Every Sunday until the start of the 2018-19 regular season, we'll share 20 Fantasy Thoughts from our writers at DobberHockey. These thoughts are curated from the past week's "Daily Ramblings".
Writers: Michael Clifford, Ian Gooding, Cam Robinson, and Dobber
1. A player that I’ve been asked about a handful of times is Erik Haula. He went from being a fourth line center on a bubble playoff team in Minnesota to anchoring the second line and second power play unit on a powerhouse. He scored 29 goals and 55 points in 76 games. Recording career-highs in goals, assists, points, shots on goal, hits, power play goals, power play points (18 times as many as his previous career-high) and time-on-ice is groovy for a 27-year-old. But, is this a mirage or a trend to come?
It’s difficult to assess his previous work as his role is completely different than it was at any time during his tenure with the Wild. But, is that role secure? Vegas will be players in free agency this summer. If they fail to land the big fish in John Tavares, that doesn’t necessarily mean Haula is safe as the 2C long term.
The Golden Knights made two very astute draft picks last June in selecting Cody Glass (sixth overall) and Nick Suzuki (13th overall). Both players are tremendous talents. Both players are centers. Neither is able to be sent to the American Hockey League next year due to the CHL-NHL agreement, and it can be argued that at least one of them will be given a very long look at cracking the lineup as soon as this fall. Long-term, Glass and Suzuki present major obstacles to Haula maintaining his offensive deployment. If you’re a Haula owner, it’s a situation that needs to be watched very closely.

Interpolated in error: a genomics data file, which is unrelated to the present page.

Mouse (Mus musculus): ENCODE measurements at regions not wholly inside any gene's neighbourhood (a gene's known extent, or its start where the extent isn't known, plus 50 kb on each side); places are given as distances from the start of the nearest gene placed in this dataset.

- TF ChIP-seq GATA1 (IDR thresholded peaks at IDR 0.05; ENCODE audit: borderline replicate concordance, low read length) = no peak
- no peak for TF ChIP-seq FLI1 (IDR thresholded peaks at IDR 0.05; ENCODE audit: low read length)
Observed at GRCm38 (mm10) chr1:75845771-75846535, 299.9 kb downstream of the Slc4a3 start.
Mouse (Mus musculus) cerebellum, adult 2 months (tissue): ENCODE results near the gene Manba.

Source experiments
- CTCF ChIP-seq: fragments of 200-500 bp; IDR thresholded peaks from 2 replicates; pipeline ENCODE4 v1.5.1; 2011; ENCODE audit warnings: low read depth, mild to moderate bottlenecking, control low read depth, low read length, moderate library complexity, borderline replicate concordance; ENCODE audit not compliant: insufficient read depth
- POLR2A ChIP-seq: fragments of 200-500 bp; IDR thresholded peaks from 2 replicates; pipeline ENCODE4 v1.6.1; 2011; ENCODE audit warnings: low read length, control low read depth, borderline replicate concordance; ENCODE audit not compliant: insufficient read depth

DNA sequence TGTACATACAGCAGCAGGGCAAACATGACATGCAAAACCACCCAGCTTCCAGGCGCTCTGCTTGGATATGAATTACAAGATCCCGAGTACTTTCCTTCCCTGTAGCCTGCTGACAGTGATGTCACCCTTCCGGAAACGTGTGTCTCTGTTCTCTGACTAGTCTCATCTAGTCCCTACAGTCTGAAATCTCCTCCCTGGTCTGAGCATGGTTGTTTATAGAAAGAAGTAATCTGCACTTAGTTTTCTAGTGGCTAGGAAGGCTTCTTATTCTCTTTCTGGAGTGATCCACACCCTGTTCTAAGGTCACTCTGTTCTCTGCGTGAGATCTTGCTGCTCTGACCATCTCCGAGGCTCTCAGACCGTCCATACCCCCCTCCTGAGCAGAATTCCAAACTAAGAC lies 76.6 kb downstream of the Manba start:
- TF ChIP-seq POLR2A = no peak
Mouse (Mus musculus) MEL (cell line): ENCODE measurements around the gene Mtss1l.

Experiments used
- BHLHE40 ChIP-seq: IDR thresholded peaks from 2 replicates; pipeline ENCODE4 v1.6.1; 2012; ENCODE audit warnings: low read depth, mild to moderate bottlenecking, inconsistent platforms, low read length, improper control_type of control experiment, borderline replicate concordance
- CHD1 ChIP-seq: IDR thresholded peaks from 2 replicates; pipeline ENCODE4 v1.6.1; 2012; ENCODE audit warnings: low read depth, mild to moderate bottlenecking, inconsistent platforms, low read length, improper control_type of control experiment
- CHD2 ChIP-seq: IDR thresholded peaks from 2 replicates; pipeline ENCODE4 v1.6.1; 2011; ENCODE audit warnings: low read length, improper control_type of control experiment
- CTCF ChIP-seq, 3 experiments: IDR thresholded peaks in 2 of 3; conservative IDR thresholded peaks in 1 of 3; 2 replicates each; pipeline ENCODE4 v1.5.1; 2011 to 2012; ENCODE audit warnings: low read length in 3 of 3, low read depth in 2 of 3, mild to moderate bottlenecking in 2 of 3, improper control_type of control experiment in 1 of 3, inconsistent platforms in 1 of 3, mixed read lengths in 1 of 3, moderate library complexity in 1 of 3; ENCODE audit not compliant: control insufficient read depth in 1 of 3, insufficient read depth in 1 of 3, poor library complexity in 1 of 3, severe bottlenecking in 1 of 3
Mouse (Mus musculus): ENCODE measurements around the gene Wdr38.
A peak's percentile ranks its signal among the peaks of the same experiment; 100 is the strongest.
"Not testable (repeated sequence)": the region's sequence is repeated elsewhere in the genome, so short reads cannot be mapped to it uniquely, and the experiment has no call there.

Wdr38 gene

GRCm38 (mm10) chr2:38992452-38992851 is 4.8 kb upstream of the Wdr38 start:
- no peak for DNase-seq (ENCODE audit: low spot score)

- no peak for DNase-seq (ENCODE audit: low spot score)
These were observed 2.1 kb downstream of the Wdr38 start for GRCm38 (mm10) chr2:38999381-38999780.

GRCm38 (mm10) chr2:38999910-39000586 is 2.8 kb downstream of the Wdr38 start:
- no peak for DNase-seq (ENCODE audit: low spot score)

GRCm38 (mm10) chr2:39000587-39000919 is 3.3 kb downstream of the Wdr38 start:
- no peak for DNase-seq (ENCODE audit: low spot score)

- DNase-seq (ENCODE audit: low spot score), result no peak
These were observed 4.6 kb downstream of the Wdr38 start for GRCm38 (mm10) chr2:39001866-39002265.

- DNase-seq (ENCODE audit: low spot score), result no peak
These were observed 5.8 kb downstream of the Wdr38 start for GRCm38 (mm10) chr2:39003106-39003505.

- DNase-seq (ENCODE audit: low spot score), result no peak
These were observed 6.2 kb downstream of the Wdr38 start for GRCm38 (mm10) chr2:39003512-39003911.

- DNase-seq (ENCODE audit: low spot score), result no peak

Another situation to keep an eye on is the psychological aspect of the entire Golden Knights’ squad. This is a team that could be ripe for an extra slow start out of the gate next fall. The Stanley Cup hangover is real. And this version may hold extra drowsiness. (june2)
2. Something I wonder sometimes: Does Alex DeBrincat get overlooked in drafts next year? As far as rookies go, he’s never discussed among the elite of this year’s crop, which isn’t necessarily a huge fault of the hockey community. This was an absolutely loaded year for rookies. All the same, DeBrincat had 28 goals, over 50 points, over two shots per game, and did all that playing under 15 minutes a night. He did garner more ice time as the season wore on, though, and this team needs scoring from its wingers beyond just Patrick Kane and hopefully a rebounding Brandon Saad. Maybe he flies under the radar and gives us a reasonable average draft position (ADP) for 2018-19? Maybe. (june1)